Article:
A University of Wyoming molecular biologist whose research focus is tardigrades will participate in the first Story Time from Space live program Tuesday beamed from the International Space Station.
Thomas Boothby is joining a live downlink for children featuring a story about tardigrades, also known as water bears.
The program is 10:30 a.m.-noon Mountain time. Go to www.storytimefromspace.com/live. Technical issues prevented the event from happening during its original date last September, said Boothby.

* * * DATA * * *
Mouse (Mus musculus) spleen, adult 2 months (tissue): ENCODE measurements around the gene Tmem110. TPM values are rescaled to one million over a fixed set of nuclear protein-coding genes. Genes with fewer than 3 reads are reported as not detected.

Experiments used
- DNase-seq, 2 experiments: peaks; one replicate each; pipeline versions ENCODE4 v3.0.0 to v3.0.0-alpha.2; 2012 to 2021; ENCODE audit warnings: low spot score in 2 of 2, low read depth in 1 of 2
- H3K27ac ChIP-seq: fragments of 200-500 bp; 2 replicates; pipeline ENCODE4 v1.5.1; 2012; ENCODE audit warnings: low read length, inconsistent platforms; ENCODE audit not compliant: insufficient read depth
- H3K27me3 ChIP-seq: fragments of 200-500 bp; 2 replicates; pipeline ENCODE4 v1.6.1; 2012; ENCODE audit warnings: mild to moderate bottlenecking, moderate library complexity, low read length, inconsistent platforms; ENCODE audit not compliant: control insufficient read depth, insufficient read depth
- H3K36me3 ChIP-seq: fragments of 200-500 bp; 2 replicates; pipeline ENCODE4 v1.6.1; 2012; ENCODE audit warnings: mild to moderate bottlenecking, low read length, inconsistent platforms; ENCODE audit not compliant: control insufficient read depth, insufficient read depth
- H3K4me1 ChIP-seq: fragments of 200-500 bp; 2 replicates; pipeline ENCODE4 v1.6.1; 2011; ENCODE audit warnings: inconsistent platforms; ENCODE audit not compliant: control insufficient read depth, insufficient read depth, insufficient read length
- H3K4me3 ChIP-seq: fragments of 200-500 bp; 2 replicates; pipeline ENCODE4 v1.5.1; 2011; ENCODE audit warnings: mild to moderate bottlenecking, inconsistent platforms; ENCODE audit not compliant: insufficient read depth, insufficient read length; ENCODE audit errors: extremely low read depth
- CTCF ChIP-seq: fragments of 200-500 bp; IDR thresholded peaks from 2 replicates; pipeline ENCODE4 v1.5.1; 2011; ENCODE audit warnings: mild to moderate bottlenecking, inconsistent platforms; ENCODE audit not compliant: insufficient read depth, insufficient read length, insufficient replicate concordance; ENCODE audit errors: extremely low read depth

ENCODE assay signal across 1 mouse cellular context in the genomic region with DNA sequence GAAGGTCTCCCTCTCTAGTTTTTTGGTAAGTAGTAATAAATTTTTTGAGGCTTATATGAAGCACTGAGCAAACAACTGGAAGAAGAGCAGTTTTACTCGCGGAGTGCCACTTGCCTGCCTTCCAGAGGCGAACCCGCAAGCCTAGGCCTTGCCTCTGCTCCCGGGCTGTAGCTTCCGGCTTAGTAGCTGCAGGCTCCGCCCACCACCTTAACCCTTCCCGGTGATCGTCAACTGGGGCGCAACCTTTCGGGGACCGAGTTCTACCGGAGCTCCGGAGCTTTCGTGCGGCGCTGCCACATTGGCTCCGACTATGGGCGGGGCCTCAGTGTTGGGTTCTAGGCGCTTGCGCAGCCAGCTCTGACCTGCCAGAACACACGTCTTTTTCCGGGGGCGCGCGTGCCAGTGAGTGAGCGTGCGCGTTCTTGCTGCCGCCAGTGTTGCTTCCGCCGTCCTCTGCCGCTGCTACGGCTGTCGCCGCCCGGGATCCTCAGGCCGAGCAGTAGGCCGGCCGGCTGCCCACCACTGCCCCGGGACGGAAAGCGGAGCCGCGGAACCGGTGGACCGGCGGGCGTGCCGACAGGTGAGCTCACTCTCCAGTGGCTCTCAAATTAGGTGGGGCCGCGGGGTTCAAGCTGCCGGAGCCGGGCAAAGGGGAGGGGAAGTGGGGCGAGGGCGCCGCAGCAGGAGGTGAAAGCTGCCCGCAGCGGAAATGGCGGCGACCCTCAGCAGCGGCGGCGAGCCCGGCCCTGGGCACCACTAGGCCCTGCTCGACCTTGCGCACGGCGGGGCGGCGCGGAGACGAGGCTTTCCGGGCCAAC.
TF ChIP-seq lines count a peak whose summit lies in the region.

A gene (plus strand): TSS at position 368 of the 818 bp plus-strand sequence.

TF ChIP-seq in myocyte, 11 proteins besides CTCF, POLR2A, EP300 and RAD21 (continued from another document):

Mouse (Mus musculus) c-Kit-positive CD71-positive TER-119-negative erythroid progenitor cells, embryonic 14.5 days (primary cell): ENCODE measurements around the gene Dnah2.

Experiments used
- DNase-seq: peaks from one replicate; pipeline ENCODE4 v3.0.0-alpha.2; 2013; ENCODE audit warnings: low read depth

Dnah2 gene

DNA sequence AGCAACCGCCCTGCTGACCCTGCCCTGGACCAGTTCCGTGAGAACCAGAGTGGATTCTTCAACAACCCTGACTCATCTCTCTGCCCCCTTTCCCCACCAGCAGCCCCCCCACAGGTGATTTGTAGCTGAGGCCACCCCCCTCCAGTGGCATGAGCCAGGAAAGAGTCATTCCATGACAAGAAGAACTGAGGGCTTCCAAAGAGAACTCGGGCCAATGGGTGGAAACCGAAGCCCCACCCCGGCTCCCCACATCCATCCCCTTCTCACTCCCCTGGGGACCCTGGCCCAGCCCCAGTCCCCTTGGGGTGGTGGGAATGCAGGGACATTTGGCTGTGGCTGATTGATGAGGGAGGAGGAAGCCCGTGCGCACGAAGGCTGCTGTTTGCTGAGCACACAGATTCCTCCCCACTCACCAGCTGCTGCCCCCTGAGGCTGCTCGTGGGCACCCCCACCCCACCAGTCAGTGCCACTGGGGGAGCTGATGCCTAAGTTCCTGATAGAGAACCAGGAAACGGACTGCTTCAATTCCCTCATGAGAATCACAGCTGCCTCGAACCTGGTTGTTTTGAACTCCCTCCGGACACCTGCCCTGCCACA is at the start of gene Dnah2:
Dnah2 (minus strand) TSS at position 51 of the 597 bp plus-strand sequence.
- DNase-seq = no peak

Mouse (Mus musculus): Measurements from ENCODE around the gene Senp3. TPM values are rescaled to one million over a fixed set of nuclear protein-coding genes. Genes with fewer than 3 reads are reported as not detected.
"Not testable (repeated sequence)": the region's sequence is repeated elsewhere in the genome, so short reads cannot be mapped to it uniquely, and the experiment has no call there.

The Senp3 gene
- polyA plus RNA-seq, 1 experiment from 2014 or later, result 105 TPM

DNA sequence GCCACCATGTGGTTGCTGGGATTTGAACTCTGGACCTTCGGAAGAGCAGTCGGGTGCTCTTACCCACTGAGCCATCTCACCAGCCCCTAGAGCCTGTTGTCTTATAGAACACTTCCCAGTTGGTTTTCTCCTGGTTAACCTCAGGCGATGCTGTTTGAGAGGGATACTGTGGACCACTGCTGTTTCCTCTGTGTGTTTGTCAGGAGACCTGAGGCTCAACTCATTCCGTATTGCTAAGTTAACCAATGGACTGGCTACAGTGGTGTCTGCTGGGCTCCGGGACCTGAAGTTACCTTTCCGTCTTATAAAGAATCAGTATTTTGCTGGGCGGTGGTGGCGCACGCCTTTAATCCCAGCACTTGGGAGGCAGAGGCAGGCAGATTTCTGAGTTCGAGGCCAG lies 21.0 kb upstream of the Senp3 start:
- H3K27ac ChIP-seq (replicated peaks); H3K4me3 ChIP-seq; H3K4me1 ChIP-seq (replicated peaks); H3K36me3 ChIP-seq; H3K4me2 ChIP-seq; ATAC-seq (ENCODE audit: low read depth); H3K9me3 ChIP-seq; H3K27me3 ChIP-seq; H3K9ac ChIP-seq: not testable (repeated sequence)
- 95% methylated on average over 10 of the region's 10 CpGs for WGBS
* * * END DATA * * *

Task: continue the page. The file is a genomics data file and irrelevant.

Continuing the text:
Astronaut Shannon Walker on the ISS will read “Willow the Water Bear” by Houston Kidd and then answer questions from children around the world.
Boothby, in the College of Agriculture and Natural Resources, will help answer questions about tardigrades and his research at UW. He and Kidd will join astronauts Alvin Drew, Bjarni Tryggvason and author and astrophysicist Jeffrey Bennett.
Boothby and his colleagues at UW are studying how the diminutive, less than half a millimeter long, creatures can survive being completely dried out, being frozen to just above absolute zero (about -458 degrees F, when all molecular motion stops), heated to more than 300 degrees Fahrenheit, irradiated several thousand times beyond what a human could withstand and survive the vacuum of outer space.
Information about Boothby’s laboratory, personnel and research is at https://tboothby.weebly.com.